As indicated in the Detailed Description, FIG. 5 illustrates how a holographic lenticule can be produced in emulsion 142 using a point source of light 144 and a collimated light source shown as 146. Since many lenticules are required, not only for each eye, but for each view of an image, the approach taken by FIG. 5 would require a great number of iterations.
FIG. 6 illustrates how the focusing action of multiple lenticules can be generated at one time by using a mask to produce multiple point sources of light. This approach to providing multiple light sources would interfere with light being generated from the same direction as shown in FIG. 5 and thus, the approach taken in FIG. 6 is to generate the collimated light from the opposite side of the holographic film 162 with the realization that any gratings or Bragg planes produced as the collimated light rays from 178 to 180 pass through holographic film 162 on the way to reflector 168 while interacting with the point sources will not interfere with the further Bragg planes produced upon the return path shown from 182 to 184 if a proper selection of viewing angles is made.
FIG. 7 merely illustrates that other types of angularly selective filters, such as a rugate filter, may be provided to prevent light rays from images directly beneath a lenticule from passing through that lenticule or other inappropriate lenticules without being diffracted at the proper angle to the viewer.
|Cited Patent||Filing date||Publication date||Applicant||Title|
|US3613539 *||Jul 26, 1968||Oct 19, 1971||Dudley Leslie Peter||Integral photography|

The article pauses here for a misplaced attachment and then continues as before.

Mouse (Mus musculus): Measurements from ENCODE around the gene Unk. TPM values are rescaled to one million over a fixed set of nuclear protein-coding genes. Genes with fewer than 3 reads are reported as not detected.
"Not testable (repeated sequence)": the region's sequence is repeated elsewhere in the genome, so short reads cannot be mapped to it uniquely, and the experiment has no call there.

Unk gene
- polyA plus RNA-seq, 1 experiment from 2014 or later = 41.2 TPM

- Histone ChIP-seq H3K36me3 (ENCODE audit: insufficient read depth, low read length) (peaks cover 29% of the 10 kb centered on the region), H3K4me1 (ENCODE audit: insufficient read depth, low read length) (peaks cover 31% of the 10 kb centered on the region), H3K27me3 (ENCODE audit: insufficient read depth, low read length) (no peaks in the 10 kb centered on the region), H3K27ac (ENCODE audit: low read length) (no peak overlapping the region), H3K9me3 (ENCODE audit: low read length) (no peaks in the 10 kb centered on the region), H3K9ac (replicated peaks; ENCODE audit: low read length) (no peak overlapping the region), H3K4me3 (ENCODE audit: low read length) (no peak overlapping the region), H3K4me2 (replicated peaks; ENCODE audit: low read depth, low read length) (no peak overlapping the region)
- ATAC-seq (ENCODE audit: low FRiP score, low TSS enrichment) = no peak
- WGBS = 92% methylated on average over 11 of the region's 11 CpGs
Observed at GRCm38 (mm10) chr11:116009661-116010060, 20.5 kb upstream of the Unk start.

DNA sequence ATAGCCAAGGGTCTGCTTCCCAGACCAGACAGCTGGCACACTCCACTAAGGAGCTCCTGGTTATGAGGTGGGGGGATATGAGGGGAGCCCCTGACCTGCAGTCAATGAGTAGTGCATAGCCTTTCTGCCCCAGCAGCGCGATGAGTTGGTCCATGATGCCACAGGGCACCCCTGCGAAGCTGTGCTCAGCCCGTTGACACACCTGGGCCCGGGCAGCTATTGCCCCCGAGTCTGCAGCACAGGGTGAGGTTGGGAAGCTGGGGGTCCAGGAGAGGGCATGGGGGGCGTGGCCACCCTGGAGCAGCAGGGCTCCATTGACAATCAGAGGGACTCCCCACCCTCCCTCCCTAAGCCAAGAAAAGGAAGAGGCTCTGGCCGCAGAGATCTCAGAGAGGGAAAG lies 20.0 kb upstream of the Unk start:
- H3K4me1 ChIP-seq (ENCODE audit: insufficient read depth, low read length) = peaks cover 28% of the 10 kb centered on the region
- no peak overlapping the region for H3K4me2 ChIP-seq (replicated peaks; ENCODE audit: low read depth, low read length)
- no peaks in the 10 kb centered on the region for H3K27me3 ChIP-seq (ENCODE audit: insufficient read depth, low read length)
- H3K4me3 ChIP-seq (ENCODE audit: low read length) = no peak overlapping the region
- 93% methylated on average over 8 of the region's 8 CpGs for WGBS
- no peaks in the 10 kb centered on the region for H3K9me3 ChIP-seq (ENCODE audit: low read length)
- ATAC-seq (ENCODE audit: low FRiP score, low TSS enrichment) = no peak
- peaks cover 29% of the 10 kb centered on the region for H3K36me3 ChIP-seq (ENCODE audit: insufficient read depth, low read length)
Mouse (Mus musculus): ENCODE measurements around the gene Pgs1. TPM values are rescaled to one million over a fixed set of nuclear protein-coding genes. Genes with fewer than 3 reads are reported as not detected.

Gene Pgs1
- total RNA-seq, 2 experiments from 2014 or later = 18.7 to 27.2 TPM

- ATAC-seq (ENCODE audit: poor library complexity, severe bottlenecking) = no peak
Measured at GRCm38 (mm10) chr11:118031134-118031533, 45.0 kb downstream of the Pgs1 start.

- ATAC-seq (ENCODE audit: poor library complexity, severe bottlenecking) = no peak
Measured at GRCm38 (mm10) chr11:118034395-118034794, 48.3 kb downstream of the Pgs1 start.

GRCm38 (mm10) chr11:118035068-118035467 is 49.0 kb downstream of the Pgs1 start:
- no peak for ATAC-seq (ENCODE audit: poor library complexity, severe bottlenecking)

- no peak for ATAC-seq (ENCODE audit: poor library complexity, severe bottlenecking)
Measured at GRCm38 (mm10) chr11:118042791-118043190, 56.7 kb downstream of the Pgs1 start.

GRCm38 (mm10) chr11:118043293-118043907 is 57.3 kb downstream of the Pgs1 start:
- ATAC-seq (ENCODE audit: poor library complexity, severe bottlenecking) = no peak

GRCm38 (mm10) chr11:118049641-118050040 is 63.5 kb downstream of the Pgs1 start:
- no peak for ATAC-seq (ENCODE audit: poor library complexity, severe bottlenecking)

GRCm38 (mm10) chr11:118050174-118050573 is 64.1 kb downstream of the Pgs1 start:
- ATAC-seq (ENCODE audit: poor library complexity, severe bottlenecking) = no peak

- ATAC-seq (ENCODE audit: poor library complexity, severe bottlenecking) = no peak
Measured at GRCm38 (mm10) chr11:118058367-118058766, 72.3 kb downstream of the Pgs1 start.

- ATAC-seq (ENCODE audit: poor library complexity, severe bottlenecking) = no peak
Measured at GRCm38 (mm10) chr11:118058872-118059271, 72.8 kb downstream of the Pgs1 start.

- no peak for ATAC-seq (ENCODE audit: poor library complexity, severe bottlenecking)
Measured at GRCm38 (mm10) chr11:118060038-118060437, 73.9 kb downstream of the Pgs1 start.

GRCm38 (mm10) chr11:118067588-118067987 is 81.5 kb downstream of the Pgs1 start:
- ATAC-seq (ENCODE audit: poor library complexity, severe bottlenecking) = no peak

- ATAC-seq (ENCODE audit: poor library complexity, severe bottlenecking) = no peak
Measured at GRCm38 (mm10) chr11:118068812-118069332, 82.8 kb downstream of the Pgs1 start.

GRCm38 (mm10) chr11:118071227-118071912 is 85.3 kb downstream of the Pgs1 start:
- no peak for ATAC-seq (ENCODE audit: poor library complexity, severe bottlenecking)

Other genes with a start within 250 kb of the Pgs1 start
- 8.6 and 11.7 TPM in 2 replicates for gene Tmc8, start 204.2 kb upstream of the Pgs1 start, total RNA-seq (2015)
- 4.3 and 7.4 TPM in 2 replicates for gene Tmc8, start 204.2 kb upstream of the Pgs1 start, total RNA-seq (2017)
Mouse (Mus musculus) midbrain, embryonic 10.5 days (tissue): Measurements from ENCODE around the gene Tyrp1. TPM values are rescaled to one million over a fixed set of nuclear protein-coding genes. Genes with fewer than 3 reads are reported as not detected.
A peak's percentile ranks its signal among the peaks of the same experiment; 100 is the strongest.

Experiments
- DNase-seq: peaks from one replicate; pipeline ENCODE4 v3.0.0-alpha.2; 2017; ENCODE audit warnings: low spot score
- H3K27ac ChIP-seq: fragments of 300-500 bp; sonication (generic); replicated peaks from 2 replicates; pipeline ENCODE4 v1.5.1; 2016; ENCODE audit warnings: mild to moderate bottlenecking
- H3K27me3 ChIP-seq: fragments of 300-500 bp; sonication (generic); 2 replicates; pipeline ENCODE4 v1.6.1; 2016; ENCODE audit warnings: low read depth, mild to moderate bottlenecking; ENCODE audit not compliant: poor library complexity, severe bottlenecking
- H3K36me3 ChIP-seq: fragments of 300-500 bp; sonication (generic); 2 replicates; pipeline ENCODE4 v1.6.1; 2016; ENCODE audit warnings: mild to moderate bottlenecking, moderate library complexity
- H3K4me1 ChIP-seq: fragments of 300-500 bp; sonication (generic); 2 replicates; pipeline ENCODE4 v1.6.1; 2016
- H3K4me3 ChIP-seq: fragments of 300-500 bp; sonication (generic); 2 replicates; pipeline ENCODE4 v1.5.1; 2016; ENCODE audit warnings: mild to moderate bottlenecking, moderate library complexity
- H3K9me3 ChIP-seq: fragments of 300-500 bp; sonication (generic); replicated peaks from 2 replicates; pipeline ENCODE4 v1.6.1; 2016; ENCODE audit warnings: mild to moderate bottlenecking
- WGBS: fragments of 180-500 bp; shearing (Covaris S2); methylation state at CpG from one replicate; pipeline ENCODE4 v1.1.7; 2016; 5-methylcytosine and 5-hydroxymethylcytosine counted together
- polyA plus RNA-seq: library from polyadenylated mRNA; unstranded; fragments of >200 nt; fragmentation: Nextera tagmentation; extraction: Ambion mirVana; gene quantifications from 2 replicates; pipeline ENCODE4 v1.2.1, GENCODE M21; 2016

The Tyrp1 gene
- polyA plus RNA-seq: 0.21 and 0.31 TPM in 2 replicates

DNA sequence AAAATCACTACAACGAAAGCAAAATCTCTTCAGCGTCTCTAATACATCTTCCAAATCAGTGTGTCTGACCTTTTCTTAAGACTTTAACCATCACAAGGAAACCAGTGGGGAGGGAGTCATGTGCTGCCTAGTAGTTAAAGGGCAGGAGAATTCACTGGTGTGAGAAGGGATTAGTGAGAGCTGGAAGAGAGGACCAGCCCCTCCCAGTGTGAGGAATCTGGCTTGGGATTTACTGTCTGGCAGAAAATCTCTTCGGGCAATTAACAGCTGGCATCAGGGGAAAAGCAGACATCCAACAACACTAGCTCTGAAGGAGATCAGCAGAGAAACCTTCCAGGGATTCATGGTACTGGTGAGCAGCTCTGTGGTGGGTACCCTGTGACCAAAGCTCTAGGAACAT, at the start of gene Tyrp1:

|US3834785 *||Jan 24, 1973||Sep 10, 1974||Konishiroku Photo Ind||Vertically diverged holographic image formation with zero-order diffraction suppression|
|US4701005 *||Nov 19, 1984||Oct 20, 1987||Fuji Photo Film Co., Ltd.||Light beam combining method and apparatus|
|US4807978 *||Sep 10, 1987||Feb 28, 1989||Hughes Aircraft Company||Color display device and method using holographic lenses|
|US4930847 *||Dec 12, 1988||Jun 5, 1990||Environmental Research Institute Of Michigan||Multicolor holographic element and apparatus for head-up display applications|
|Citing Patent||Filing date||Publication date||Applicant||Title|
|US5191449 *||Feb 3, 1992||Mar 2, 1993||Cfc Applied Holographics||Animated holographic stereogram display|
|US5379133 *||Sep 9, 1993||Jan 3, 1995||Atl Corporation||Synthetic aperture based real time holographic imaging|
|US5387989 *||Dec 22, 1992||Feb 7, 1995||Hughes Aircraft Company||Modified technique for fabricating low noise floodlit CHMSL holograms|
|US5455692 *||Nov 15, 1993||Oct 3, 1995||Hughes Aircraft Company||Dual image CHMSLS|
|US5521724 *||Apr 11, 1994||May 28, 1996||Shires; Mark R.||Real-time automultiscopic 3D video display using holographic optical elements (HOEs)|
|US5526022||Jan 6, 1993||Jun 11, 1996||Virtual I/O, Inc.||Sourceless orientation sensor|
|US5619377 *||May 8, 1995||Apr 8, 1997||Virtual I/O, Inc.||Optically corrected helmet mounted display|
|US5642226 *||Jan 18, 1995||Jun 24, 1997||Rosenthal; Bruce A.||Lenticular optical system|
|US5642227 *||Jun 6, 1995||Jun 24, 1997||Virtual I/O, Inc.||Optical correction for virtual reality and heads up displays|
|US5673151 *||Jun 6, 1995||Sep 30, 1997||Virtual I/O||Image correction in virtual reality and heads up displays|
|US5864326 *||Feb 7, 1994||Jan 26, 1999||I-O Display Systems Llc||Depixelated visual display|
|US5903395 *||Aug 31, 1994||May 11, 1999||I-O Display Systems Llc||Personal visual display system|
|US5903396 *||Oct 17, 1997||May 11, 1999||I/O Display Systems, Llc||Intensified visual display|
|US5933276 *||May 18, 1998||Aug 3, 1999||Board Of Trustees, University Of Arkansas, N.A.||Aberration-free directional image window sheet|
|US5949583 *||Jun 7, 1995||Sep 7, 1999||I-O Display Systems Llc||Head-mounted display with image generator, fold mirror and mirror for transmission to the eye position of the user|
|US5991085||Jul 12, 1996||Nov 23, 1999||I-O Display Systems Llc||Head-mounted personal visual display apparatus with image generator and holder|
|US5991087 *||Jun 6, 1995||Nov 23, 1999||I-O Display System Llc||Non-orthogonal plate in a virtual reality or heads up display|
|US6014187 *||Jul 17, 1998||Jan 11, 2000||Matsushita Electric Industrial Co., Ltd.||Display device|
|US6084713 *||Mar 20, 1997||Jul 4, 2000||Rosenthal; Bruce A.||Lenticular optical system|